These Positions and Breathing Techniques May Be the Key to Relieving Your Back Pain

Uncomfortable back pain flare-ups can come out of nowhere and totally ruin your day. While you should get professionally assessed by a doctor if you suffer from back pain often, there are a couple of things that you can do at home to provide temporary relief.

In a recent Instagram post, Dr. Leada Malek, PT, DPT, SCS, explained how focusing on your breathing and lying for a few minutes in varying positions can alleviate different kinds of back pain. Essentially, there are a few movements the lumbar spine can make. It can flex, which means bend forward, extend, which means arch backward, bend at the side, and rotate, Dr. Malek said.

"When there is an acute injury to either the [intervertebral] disc, facet joint, or even impingement on the nerve root, certain positions may be more comfortable to lay in," she told POPSUGAR. People's pain can manifest as either extension-sensitive, meaning discomfort when the back is arched backward, or flexion-sensitive, meaning discomfort when the back is in a rounded position.

So, for example, lying with your legs straight in front of you could be uncomfortable for an extension-sensitive person because it may cause your back to arch slightly. A simple fix for this could be to prop your knees up with some pillows.

Dr. Malek broke down the different positions she demonstrated in the Instagram video for POPSUGAR, including step-by-step instructions. She suggests easing into the positions, starting by trying each one for less than a minute to see how your back handles it. If you are comfortable, you can stay in each position for two to three minutes before switching. You should not spend more than five or six minutes in any of them with an acute back pain flare-up.

Legs Propped Up

  • Lie on your back and place a pillow under your knees. This will create a mild bend in the knee and could decrease the chances of your back falling into slight extension.
  • You can add more pillows to increase the height, even rising your hips and knees to a 90-degree angle.
  • Try to keep a slight bend in your knees as they are above your hips.
  • The higher the legs, the more flexed your back will be, so play around to find your happy medium.

Blocks Under Hips (Prone)

  • Place two yoga blocks underneath your pelvis. You can cover the blocks with a blanket for comfort.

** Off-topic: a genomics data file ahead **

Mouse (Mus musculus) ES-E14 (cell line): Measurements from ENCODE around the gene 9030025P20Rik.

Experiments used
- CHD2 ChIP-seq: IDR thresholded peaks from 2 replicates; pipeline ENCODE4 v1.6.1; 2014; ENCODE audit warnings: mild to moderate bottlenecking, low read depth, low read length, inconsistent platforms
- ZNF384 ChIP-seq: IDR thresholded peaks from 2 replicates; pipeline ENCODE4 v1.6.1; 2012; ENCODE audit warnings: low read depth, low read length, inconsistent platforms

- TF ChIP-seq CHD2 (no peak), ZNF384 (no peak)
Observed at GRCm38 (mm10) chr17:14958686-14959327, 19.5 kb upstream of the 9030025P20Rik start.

• Rest in this position and focus on breathing through your ribs.
  • This position may be better for people who are extension-sensitive.

Blocks Under Hips (Supine)

  • Place one or two yoga blocks under your hips and lie on your back with your knees bent.
  • This is also better for people who are extension-sensitive.

Pillow Under Belly

  • Lie on your stomach with your pillow under your belly.
  • Prop your ankles up on another pillow or foam roller to float your ankles.
  • This position is similar to the block under the hips, meaning ideal for people who find comfort in a rounded back, but less intense.


  • Lie on your side and stack 1-2 pillows, depending on thickness, lengthwise between your knees and ankles. This will place the hip in a neutral position, which can decrease pressure on the low back.
  • This position could work for either flexion or extension-sensitive people.

In addition to lying in these positions, you should simultaneously focus on your breathing, Dr. Malek said. When dealing with pain or stress, she explained, "people have a tendency to shift from breathing from the diaphragm and relaxed shoulders, to breathing from the chest and a tense neck."

"You can try [relaxing your breathing] by breathing through the diaphragm and emphasizing the ribs expanding 360 degrees," she recommended, "or placing one hand on the stomach and one hand on the chest and emphasizing the lower hand rising and falling with each breath, minimizing chest rise."

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